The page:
Reagan Fancher, University of North Texas
Availability: Available 4 weeks
206pp. ¦ $59 £43 €49
Fought between 1979 and 1989, the Soviet-Afghan War provided vital combat experience for Osama bin Laden and his senior lieutenants in al-Qaeda, allowing them to hone their newly acquired skills in guerrilla warfare to later support Islamist insurgencies worldwide. Yet the ruthless al-Qaeda chief’s success depended on the Soviet leadership’s reluctant prolonging of its military occupation out of fear of leaving Afghanistan in hostile hands. As relative latecomers to the ferocious Afghan frontlines, the inexperienced Arab fighters benefitted militarily from the combat training unwittingly provided by their Soviet foes. After skillfully obtaining this command and battle experience by working within the wartime atmosphere, bin Laden channeled al-Qaeda’s efforts in a global jihadi campaign targeting a second superpower and its allies. While allegations of U.S. support for the Arab jihadis have contributed to a popular image of bin Laden and al-Qaeda as C.I.A. creations, the historical facts appear to demonstrate that the combat opportunities provided by the Soviet occupation forces played a far larger role in transforming them into seasoned guerrilla fighters. In contrast to the dozens of previous works on bin Laden and al-Qaeda, this book is the first to focus primarily on the Soviet-Afghan War’s impact on training the Arab fighters from Yemen, Saudi Arabia, and elsewhere, in battle, and preparing them to export their guerrilla war to assist their comrades in their native countries. As a teaching tool that re-examines and clarifies the impact of bin Laden’s wartime actions, this book will be particularly useful to scholars of history and international relations seeking to acquire and spread new knowledge in the classroom and to better understand the origins of al-Qaeda’s deadly skills and martial resilience. It offers an opportunity for today’s decision-makers to learn from history and avoid creating new generations of bin Ladens.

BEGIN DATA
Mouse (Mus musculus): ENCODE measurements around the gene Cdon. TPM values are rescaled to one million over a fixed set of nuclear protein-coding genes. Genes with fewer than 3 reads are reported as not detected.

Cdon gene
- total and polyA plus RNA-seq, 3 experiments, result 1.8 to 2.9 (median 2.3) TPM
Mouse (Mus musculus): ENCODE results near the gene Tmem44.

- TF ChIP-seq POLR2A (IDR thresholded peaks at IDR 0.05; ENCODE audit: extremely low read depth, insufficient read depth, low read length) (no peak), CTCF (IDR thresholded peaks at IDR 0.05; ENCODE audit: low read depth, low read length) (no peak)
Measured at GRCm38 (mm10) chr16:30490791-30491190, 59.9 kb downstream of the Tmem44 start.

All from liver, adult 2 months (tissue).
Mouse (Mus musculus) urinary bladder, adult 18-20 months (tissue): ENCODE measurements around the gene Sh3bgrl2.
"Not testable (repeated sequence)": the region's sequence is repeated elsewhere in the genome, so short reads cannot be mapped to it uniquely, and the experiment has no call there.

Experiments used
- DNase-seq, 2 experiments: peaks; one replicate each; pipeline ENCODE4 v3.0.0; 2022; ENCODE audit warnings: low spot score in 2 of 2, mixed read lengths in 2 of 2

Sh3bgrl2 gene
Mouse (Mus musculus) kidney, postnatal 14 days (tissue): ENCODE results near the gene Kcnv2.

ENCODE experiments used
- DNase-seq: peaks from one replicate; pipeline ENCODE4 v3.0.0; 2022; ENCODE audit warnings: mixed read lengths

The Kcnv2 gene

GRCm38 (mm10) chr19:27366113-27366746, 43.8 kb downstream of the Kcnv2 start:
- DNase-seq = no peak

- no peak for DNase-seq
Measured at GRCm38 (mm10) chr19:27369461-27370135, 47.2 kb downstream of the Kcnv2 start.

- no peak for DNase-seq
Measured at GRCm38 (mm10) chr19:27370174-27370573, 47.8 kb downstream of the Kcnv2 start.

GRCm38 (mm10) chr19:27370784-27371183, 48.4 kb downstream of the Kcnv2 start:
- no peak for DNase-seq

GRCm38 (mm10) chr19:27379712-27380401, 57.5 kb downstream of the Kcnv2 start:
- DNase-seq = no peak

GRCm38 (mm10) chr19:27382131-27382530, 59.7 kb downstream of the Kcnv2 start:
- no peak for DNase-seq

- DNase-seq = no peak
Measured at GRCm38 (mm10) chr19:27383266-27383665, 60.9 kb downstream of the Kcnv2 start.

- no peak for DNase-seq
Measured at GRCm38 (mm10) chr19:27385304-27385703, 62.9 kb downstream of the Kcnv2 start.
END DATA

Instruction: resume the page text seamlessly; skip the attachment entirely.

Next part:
Patricia Emison, University of New Hampshire
[Color] $97 £71 €81
What ties western art together? This extended essay attempts to distill some of the basic ideas with which artists and observers of their art have grappled, ideas worthy of ongoing consideration and debate. The fostering of visual creativity as it has morphed from ancient Greece to the present day, the political and economic forces underpinning the commissioning and displacement of art, and the ways in which contemporary art relates to past periods of art history (and in particular, the Renaissance), are among the topics broached. Architecture, drawings, prints, films, painting, sculpture, and decorative arts from Europe and the US are considered and examined, often including nonstandard examples, occasionally including ones from the immediate surroundings of the author (who is based in New England). Although this book is primarily geared to those who would like a brief introduction to some basic aspects of a visual tradition spanning thousands of years, students of aesthetics might also discover useful benchmarks in this concise overview. The author places the emphasis on how art has been used and loved (or sometimes despised or ignored) more than on which works should be most famous.